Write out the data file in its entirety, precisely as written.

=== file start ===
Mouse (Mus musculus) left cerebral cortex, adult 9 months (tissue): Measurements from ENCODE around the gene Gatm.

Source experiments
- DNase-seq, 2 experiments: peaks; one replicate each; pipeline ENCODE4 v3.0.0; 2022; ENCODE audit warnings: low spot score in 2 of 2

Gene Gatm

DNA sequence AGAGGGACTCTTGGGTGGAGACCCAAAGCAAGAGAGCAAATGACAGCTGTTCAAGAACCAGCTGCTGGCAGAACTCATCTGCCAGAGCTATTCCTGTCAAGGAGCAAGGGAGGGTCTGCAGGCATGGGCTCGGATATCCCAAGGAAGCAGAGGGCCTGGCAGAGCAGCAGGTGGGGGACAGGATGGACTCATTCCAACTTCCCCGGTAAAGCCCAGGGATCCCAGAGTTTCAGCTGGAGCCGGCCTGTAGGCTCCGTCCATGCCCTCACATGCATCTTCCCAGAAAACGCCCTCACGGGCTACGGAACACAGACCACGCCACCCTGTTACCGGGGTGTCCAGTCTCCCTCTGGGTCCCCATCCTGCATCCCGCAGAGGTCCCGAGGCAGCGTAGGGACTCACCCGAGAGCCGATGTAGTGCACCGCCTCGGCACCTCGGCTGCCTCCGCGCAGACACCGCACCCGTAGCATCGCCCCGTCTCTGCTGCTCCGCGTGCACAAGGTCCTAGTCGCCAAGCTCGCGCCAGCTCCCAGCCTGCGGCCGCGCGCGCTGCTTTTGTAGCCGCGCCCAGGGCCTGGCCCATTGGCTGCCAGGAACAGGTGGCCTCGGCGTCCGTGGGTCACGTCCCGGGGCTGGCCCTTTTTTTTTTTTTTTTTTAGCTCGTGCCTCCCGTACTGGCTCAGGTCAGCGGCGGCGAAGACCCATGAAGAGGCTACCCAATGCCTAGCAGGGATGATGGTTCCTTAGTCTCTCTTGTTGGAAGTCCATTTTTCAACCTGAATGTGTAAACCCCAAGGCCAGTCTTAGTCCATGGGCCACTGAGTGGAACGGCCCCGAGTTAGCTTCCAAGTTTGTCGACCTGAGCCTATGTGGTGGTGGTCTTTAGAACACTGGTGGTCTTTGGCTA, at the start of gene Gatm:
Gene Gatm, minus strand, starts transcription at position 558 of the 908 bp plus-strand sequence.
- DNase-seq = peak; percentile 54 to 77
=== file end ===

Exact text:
Mouse (Mus musculus) left cerebral cortex, adult 9 months (tissue): Measurements from ENCODE around the gene Gatm.

Source experiments
- DNase-seq, 2 experiments: peaks; one replicate each; pipeline ENCODE4 v3.0.0; 2022; ENCODE audit warnings: low spot score in 2 of 2

Gene Gatm

DNA sequence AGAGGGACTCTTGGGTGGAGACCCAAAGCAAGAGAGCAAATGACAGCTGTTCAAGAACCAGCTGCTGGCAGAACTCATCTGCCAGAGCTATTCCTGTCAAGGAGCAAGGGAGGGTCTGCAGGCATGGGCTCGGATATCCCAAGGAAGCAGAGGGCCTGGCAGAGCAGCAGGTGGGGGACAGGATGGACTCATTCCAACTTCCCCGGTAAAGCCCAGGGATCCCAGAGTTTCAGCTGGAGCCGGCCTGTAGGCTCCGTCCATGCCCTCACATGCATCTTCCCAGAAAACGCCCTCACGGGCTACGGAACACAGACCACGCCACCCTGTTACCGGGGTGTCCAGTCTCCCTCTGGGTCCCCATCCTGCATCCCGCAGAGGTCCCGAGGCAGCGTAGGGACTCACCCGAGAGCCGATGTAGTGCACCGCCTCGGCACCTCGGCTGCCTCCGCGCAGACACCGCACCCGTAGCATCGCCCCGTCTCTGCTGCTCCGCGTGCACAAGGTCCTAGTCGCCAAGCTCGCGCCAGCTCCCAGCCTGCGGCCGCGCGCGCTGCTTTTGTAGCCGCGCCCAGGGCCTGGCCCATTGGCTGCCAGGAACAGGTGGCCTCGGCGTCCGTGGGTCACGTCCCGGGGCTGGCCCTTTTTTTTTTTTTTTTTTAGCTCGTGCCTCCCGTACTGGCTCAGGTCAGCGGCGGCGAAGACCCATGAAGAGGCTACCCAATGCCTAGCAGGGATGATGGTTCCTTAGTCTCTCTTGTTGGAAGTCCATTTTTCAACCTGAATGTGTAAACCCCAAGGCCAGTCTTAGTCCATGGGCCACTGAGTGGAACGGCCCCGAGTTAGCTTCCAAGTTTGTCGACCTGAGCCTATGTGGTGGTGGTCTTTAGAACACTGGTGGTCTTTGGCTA, at the start of gene Gatm:
Gene Gatm, minus strand, starts transcription at position 558 of the 908 bp plus-strand sequence.
- DNase-seq = peak; percentile 54 to 77